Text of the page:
Just about. A little side stepping action to grab some shower caps for my shoes and we enter the locker rooms area. I have learned my lesson and we bee-line for the family changing areas. Peaches sits on the bench removing everything from our giant shopping bag as I quickly wrestle this soft globular body into my swim costume. Now to disrupt her exploring to balance her on the hard rickety benches to wrangle Peaches into the swim nappy and her costume. Mum! Mmmum! She shouts, as my title has become synonymous with “no, mine and stop” in her mind. I repack the shopping bag, grab that mighty girl up and head to the… LOCKERS.
Nearly there! I pat our way through the puddled labyrinth of metal container trying to locate one large enough to accommodate our stuff. A large one is free, perfect! I shove our things in number 72, place my 20p in the slot, close the door and turn the bracelet key. DAMN, the strap is broken.. I shove it under my cleavage quickly as it is finally pool time! Just about.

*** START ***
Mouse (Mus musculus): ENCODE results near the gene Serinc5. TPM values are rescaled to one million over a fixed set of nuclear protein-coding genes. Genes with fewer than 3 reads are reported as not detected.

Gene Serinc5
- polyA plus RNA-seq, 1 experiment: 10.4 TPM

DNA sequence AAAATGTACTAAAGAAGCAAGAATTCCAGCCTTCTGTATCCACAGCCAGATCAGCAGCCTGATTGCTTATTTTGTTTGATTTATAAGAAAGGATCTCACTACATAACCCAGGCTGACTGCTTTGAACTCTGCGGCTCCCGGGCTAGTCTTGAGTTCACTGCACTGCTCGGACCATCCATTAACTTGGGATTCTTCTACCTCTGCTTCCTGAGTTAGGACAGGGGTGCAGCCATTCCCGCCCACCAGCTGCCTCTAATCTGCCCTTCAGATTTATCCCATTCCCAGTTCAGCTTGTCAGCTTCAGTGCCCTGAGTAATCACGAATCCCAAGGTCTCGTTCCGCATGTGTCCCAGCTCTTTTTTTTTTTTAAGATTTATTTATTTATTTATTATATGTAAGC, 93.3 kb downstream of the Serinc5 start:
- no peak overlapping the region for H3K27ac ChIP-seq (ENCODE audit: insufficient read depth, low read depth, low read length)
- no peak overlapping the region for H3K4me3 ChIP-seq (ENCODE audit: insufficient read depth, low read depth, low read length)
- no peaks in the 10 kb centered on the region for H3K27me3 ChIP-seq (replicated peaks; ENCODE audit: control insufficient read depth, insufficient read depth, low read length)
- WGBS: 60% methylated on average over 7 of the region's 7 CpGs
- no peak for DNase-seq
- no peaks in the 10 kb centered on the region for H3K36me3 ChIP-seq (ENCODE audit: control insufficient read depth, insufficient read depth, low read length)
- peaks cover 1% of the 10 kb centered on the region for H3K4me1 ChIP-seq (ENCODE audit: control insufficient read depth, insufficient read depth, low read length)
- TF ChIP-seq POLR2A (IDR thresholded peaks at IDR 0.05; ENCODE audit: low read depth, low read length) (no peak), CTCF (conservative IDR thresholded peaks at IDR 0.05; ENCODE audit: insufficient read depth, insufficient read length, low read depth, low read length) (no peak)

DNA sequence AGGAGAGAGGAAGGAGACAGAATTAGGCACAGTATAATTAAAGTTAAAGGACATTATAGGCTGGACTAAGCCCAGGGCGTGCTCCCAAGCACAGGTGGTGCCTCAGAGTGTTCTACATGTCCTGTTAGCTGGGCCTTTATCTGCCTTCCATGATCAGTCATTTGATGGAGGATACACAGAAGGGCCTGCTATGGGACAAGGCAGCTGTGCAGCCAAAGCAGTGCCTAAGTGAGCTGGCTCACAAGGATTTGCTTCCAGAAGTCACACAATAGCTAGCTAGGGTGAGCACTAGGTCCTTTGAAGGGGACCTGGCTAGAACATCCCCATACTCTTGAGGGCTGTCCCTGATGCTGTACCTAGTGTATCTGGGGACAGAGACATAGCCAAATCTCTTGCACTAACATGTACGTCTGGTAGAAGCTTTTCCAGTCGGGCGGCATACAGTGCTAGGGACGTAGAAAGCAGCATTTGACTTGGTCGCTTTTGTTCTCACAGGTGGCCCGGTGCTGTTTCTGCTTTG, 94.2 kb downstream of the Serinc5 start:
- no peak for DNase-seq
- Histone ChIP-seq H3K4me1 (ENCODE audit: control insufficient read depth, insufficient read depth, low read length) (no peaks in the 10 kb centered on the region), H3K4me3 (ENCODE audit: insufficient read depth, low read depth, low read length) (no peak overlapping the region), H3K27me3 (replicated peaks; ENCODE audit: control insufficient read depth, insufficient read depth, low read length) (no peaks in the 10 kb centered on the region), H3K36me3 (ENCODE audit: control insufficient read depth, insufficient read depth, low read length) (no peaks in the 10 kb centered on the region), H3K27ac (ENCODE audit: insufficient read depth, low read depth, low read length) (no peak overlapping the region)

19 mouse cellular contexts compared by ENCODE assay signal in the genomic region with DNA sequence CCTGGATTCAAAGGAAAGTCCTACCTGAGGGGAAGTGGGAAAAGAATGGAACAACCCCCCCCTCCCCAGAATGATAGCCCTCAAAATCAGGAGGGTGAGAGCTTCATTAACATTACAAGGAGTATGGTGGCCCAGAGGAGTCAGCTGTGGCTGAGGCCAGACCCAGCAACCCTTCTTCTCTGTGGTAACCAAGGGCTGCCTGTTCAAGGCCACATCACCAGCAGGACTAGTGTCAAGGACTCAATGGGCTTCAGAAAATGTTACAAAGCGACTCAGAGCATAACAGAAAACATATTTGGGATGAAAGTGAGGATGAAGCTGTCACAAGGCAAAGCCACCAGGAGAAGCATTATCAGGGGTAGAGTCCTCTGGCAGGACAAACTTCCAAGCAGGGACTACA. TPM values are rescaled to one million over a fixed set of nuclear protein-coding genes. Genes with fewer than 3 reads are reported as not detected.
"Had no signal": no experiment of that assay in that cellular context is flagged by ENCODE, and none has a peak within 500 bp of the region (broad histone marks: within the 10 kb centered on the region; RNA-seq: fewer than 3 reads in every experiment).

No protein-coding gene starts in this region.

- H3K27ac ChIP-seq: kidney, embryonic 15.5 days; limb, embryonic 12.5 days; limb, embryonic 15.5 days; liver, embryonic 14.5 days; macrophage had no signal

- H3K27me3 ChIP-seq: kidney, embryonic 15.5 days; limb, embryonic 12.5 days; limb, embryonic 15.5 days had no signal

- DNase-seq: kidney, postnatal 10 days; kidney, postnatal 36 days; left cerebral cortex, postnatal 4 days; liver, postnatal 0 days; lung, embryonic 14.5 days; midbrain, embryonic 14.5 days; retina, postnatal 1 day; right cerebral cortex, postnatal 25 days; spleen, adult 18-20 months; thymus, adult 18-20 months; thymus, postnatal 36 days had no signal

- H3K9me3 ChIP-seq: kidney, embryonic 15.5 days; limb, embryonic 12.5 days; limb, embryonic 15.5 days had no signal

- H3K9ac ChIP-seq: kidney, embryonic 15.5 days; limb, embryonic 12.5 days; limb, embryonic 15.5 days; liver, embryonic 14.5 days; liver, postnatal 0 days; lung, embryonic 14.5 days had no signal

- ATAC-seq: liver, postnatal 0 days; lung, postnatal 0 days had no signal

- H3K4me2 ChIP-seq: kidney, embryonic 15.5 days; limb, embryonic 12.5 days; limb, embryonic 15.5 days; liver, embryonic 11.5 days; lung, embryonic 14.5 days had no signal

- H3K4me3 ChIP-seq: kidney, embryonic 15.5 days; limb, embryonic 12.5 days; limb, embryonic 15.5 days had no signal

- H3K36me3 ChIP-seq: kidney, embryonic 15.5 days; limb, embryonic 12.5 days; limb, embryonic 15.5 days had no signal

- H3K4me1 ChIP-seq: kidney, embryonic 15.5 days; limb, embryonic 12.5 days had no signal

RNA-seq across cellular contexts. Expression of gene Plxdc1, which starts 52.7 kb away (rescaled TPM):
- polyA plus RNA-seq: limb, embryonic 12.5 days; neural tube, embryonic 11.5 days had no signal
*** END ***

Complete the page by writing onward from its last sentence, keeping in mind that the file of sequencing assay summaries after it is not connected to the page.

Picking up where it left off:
With Peaches in my clutches we pad over to the shower wall for a complete rinse down (you would be surprised how many people skip this part). I peek out at the pool and see the instructor has started rounding everyone into a circle. Everything takes longer with kids, so we are typically late. We toddle briskly to the pool area and wade into the warm waters joining the other exhaustive children and their beleaguered parents.
Once the session is finished, we do everything all over again but in reverse while shivering and sopping wet. What fun!
I love swimming but Peaches has not taken to as quickly I thought she might. It is a process, with each session she gets a little more comfortable with another aspect of the activity.
So why do I go through all this trouble at all?
Because it is important and character building or something along those lines.
I don’t know.
Not an instructional blog but the truth, the whole truth and nothing but the truth - so help me Mom.